Irish sports agent on uncertainty surrounding Ireland’s top athletes

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David McHugh knows all about dealing with times of uncertainty.

After stepping down as team manager at Michael Cheika’s Leinster in 2007, McHugh founded Line Up Sports with the vision of creating a more holistic approach to sports management. Think of a more pragmatic version of Jerry Maguire and you get the picture.

No sooner had this business started than the global financial crisis took hold. Regardless, the business has survived and thrived and today is home to some of the biggest names in Irish rugby with Conor Murray, James Ryan, Tadhg Furlong, Rob Kearney and Jacob Stockdale all on board.

On arrival at the Leinster Rugby Awards Ball were Rob Kearney of Leinster with David McHugh. Photo: Stephen McCarthy / Sportsfile

There is also boxer Kellie Harrington, the O’Donovan brothers, jockey Rachael Blackmore as well as international Sevens Greg O’Shea, or ‘Love Island’ winner as he is more known.

Fast forward to the present day and the sports industry is in the eye of the storm of the health crisis.

“We have good days and bad days,” McHugh admits.

“I put staff on leave because it made sense. Granted, our revenue projections are probably down about 60% from what we were hoping for the year and that’s obviously a concern, but we’re also using the time to get creative.

“This is essentially the second recession in 10 years for me and I am very proud to have built a business during a recession and have grown it every year since I started.

The uncertainty of Irish sports agents
Conor Murray, Tadhg Furlong, and James Ryan are just a few of McHugh’s clients. Photo: INPHO / Billy Stickland

“When I created the company in 2007, I did it because I wanted to do it differently from what was done before and I wanted to show that a sports agency does not just negotiate employment contracts and to secure income on the field for athletes, but that there was a greater duty of care in the management of these people, their advice and their mentorship.

And the job doesn’t end when these athletes call it a day, either.

“When you get to this point in your career, it will always be difficult to make the transition, but it’s about making sure you’re prepared as best you can as possible rather than getting to the edge of a cliff and falling off that cliff and being very uncertain about the future and where you’d like to go or how you’re going to get there, ”says McHugh.

“Whether you are a boxer, sailor, hockey player, rugby player or rower, the principles are the same. High performance lasts on average, say seven to 10 years, but your working life is going to be 35 years beyond, on average, so you have to focus on life outside of sports and there is very little of that. athletes who have retired in this country and who don’t really have to worry about what they will do next.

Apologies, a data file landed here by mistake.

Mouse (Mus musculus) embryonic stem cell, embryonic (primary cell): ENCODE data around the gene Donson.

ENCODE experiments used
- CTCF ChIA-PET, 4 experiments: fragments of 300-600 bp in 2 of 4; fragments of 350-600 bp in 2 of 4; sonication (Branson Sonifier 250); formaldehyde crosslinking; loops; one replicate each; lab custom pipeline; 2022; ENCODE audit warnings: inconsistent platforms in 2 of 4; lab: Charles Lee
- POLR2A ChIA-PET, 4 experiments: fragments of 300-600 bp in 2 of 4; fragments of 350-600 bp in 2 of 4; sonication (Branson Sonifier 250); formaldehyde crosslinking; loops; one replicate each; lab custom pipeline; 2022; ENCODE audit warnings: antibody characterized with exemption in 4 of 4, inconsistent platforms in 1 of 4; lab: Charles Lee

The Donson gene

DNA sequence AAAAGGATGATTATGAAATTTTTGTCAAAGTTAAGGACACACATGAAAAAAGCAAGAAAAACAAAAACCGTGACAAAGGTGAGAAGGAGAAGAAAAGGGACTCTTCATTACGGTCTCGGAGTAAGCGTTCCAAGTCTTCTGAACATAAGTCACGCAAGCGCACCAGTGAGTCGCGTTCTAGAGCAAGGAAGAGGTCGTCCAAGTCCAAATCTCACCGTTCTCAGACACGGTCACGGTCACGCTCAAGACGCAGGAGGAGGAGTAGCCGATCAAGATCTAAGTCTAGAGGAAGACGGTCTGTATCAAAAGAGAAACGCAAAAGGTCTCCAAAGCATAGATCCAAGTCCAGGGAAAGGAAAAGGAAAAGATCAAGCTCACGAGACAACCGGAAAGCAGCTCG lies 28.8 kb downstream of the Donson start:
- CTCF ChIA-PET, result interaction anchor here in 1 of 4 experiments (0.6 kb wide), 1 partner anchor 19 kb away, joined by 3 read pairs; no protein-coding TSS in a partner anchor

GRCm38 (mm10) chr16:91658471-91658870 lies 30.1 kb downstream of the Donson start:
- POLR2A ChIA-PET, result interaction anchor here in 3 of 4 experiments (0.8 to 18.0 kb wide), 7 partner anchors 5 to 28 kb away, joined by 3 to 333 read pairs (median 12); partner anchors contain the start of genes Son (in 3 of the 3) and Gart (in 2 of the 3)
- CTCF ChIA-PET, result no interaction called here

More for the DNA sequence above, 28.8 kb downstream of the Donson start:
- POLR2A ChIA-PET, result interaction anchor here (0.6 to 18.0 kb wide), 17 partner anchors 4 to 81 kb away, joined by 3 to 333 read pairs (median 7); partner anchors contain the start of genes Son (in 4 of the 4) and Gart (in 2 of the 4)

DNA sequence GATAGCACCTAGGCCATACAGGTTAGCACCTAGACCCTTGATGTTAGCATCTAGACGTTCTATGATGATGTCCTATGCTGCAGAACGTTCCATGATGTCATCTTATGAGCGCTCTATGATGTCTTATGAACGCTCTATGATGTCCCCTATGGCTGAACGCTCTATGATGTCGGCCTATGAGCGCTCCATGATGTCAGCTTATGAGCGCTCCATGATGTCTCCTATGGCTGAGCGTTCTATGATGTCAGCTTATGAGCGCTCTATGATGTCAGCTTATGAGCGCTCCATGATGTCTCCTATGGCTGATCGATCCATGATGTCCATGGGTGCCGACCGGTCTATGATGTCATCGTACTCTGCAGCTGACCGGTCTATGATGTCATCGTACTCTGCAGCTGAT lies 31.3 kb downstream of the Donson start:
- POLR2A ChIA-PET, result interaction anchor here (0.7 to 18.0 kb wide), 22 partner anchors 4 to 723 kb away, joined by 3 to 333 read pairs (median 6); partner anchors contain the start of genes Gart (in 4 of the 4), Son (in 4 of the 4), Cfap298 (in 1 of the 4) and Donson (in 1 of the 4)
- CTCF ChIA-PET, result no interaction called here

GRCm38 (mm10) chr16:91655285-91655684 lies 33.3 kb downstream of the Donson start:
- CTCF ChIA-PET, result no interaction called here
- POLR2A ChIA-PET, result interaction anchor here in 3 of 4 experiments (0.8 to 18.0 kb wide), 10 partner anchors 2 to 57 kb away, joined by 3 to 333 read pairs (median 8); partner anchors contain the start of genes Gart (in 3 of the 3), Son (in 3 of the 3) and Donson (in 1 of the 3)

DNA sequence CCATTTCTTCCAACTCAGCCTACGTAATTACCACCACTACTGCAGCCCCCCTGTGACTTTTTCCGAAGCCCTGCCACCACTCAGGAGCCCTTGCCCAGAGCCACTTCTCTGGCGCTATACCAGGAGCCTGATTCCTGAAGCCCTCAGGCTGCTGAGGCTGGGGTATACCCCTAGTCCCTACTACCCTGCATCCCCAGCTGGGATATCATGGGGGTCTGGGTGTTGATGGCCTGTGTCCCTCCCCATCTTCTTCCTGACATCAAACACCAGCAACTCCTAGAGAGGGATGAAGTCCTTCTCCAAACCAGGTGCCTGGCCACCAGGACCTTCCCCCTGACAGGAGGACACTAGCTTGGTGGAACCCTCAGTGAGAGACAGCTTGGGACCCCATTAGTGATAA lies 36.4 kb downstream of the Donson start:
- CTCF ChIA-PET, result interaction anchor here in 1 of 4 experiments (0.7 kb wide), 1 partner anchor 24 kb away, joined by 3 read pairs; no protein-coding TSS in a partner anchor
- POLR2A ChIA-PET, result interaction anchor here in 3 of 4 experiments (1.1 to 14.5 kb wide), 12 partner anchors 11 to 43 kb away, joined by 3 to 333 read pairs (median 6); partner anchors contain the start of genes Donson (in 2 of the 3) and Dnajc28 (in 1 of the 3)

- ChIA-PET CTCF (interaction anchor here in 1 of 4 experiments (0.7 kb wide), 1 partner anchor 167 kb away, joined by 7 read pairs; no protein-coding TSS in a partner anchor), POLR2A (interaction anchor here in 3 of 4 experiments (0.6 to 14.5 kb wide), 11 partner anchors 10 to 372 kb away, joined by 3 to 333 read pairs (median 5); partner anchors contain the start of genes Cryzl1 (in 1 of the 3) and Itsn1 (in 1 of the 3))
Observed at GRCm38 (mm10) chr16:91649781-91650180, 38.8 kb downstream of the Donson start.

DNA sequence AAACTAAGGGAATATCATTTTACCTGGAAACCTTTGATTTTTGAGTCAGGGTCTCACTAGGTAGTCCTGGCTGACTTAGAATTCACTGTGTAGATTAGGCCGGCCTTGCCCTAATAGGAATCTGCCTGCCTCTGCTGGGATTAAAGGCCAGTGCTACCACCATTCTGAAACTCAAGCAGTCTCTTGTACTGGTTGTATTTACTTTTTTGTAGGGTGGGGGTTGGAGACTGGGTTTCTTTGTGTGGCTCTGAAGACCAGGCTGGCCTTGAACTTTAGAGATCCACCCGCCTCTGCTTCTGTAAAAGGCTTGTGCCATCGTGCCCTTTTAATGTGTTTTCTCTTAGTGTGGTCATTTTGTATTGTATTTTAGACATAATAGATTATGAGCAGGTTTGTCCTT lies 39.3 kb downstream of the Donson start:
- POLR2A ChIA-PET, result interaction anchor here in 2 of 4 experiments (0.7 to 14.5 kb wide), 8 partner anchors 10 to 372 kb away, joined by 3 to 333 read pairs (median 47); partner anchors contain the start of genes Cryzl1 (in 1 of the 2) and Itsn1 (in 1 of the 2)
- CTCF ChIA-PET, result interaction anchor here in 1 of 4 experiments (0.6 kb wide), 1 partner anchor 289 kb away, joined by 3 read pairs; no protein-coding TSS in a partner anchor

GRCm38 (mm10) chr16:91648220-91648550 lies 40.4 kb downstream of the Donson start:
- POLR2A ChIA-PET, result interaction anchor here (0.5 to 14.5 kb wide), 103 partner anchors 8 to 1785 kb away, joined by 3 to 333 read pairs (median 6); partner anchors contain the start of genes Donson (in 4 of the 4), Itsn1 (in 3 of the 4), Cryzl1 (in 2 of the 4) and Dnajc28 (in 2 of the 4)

The O’Donovan brothers are just one of the many famous Irish athletes McHugh looks after. Pic: Sportsfile

Professional sports can be a ruthless business and McHugh implored his clients to improve their skills during this unprecedented sports shutdown. He points to Ryan and Josh van der Flier who have taken the time to return to college in recent months. Mike Ross, another client, made a virtually smooth transition to the tech industry after the former Leinster and Ireland accessory hung up its boots in 2017.

People like Harrington and the O’Donovan brothers were preparing for the Tokyo Olympics this summer before their world was turned upside down by the coronavirus.

“It was a bit of a shock to the system, but I think athletes have so many skills that help them in life: resilience, determination, tenacity, adaptability and commitment,” says McHugh, a renowned sailor in his career. youth.

“If you move the 12 month goal, it’s about readjusting, resetting, and planning what you know and what you can control. Kellie is really interesting to me because she now works in a mental hospital. She’s one of those people who isn’t just ready to sit around and do nothing.

The uncertainty of Irish sports agents
Kellie Harrington worked on the front line in a mental hospital. Photo: INPHO / Laszlo Geczo

“I think Paul O’Donovan falls into the same category. He plows his medical studies because he had a 10 week block where he does his daily training on an Erg (rowing machine) … but he uses the time to study and follow and get ahead of his studies .

Preparation for life after retirement is essential. The new normal, to borrow an expression of current power.

“You see a lot of former athletes floundering through life until they find a renewed sense of purpose and passion. If you invest in this during your career, it makes finding your way a bit easier.

“It’s a big blow, no matter what kind of career you’ve had. What am I going to do when I wake up on a Monday morning? Who am I? What am I good at? What do I like ?’

It remains a stressful time for rugby players.

The current climate makes contract negotiations and potential transfers all the more precarious.

McHugh has a positive note, however, saying that “very few players” in his team have yet to make deals until next season, when it can be. Navigating through times of upheaval is normal for the course.


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